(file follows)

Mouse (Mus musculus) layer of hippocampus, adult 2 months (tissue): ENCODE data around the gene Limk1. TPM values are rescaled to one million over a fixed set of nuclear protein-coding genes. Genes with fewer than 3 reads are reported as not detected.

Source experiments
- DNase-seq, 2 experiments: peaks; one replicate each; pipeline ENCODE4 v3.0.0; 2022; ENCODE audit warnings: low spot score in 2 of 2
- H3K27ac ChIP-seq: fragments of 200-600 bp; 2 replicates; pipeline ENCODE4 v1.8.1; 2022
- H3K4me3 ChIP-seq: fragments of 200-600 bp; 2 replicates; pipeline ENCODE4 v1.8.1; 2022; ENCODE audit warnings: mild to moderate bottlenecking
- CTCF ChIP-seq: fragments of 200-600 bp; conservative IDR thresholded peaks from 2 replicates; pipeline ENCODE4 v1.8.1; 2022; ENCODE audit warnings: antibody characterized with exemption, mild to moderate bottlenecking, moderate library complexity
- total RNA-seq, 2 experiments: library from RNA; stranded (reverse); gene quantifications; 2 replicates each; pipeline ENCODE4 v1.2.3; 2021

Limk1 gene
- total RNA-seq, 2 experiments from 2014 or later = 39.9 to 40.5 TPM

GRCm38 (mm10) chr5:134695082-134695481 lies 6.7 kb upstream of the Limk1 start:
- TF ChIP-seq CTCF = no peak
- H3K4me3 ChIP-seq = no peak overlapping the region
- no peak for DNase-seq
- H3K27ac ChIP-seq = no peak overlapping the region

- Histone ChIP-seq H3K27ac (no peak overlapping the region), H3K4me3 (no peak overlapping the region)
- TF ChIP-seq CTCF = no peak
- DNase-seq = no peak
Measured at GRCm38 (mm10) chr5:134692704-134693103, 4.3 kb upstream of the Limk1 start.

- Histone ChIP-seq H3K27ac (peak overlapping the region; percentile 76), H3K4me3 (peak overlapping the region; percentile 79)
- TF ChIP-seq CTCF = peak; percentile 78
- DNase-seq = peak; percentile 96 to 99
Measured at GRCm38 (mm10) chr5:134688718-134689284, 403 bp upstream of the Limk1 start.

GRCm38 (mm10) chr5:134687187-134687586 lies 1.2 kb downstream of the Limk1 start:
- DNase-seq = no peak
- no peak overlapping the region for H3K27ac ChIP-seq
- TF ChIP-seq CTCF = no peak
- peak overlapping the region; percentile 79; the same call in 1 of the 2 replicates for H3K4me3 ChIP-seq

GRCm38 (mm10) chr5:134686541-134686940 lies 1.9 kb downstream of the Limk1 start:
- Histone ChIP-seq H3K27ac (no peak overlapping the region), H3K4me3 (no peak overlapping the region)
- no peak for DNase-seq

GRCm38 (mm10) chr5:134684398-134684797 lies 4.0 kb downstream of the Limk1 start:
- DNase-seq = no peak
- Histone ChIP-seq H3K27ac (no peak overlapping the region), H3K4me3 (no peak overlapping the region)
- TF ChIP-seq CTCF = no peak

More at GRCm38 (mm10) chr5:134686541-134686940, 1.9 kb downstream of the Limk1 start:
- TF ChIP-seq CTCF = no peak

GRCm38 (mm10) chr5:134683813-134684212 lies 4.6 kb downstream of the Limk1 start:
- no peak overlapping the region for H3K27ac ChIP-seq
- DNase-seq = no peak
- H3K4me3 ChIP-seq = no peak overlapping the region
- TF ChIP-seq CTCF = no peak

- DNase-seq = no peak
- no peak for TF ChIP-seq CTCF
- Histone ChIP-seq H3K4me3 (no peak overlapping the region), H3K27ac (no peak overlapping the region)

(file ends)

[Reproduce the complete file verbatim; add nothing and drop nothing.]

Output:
Mouse (Mus musculus) layer of hippocampus, adult 2 months (tissue): ENCODE data around the gene Limk1. TPM values are rescaled to one million over a fixed set of nuclear protein-coding genes. Genes with fewer than 3 reads are reported as not detected.

Source experiments
- DNase-seq, 2 experiments: peaks; one replicate each; pipeline ENCODE4 v3.0.0; 2022; ENCODE audit warnings: low spot score in 2 of 2
- H3K27ac ChIP-seq: fragments of 200-600 bp; 2 replicates; pipeline ENCODE4 v1.8.1; 2022
- H3K4me3 ChIP-seq: fragments of 200-600 bp; 2 replicates; pipeline ENCODE4 v1.8.1; 2022; ENCODE audit warnings: mild to moderate bottlenecking
- CTCF ChIP-seq: fragments of 200-600 bp; conservative IDR thresholded peaks from 2 replicates; pipeline ENCODE4 v1.8.1; 2022; ENCODE audit warnings: antibody characterized with exemption, mild to moderate bottlenecking, moderate library complexity
- total RNA-seq, 2 experiments: library from RNA; stranded (reverse); gene quantifications; 2 replicates each; pipeline ENCODE4 v1.2.3; 2021

Limk1 gene
- total RNA-seq, 2 experiments from 2014 or later = 39.9 to 40.5 TPM

GRCm38 (mm10) chr5:134695082-134695481 lies 6.7 kb upstream of the Limk1 start:
- TF ChIP-seq CTCF = no peak
- H3K4me3 ChIP-seq = no peak overlapping the region
- no peak for DNase-seq
- H3K27ac ChIP-seq = no peak overlapping the region

- Histone ChIP-seq H3K27ac (no peak overlapping the region), H3K4me3 (no peak overlapping the region)
- TF ChIP-seq CTCF = no peak
- DNase-seq = no peak
Measured at GRCm38 (mm10) chr5:134692704-134693103, 4.3 kb upstream of the Limk1 start.

- Histone ChIP-seq H3K27ac (peak overlapping the region; percentile 76), H3K4me3 (peak overlapping the region; percentile 79)
- TF ChIP-seq CTCF = peak; percentile 78
- DNase-seq = peak; percentile 96 to 99
Measured at GRCm38 (mm10) chr5:134688718-134689284, 403 bp upstream of the Limk1 start.

GRCm38 (mm10) chr5:134687187-134687586 lies 1.2 kb downstream of the Limk1 start:
- DNase-seq = no peak
- no peak overlapping the region for H3K27ac ChIP-seq
- TF ChIP-seq CTCF = no peak
- peak overlapping the region; percentile 79; the same call in 1 of the 2 replicates for H3K4me3 ChIP-seq

GRCm38 (mm10) chr5:134686541-134686940 lies 1.9 kb downstream of the Limk1 start:
- Histone ChIP-seq H3K27ac (no peak overlapping the region), H3K4me3 (no peak overlapping the region)
- no peak for DNase-seq

GRCm38 (mm10) chr5:134684398-134684797 lies 4.0 kb downstream of the Limk1 start:
- DNase-seq = no peak
- Histone ChIP-seq H3K27ac (no peak overlapping the region), H3K4me3 (no peak overlapping the region)
- TF ChIP-seq CTCF = no peak

More at GRCm38 (mm10) chr5:134686541-134686940, 1.9 kb downstream of the Limk1 start:
- TF ChIP-seq CTCF = no peak

GRCm38 (mm10) chr5:134683813-134684212 lies 4.6 kb downstream of the Limk1 start:
- no peak overlapping the region for H3K27ac ChIP-seq
- DNase-seq = no peak
- H3K4me3 ChIP-seq = no peak overlapping the region
- TF ChIP-seq CTCF = no peak

- DNase-seq = no peak
- no peak for TF ChIP-seq CTCF
- Histone ChIP-seq H3K4me3 (no peak overlapping the region), H3K27ac (no peak overlapping the region)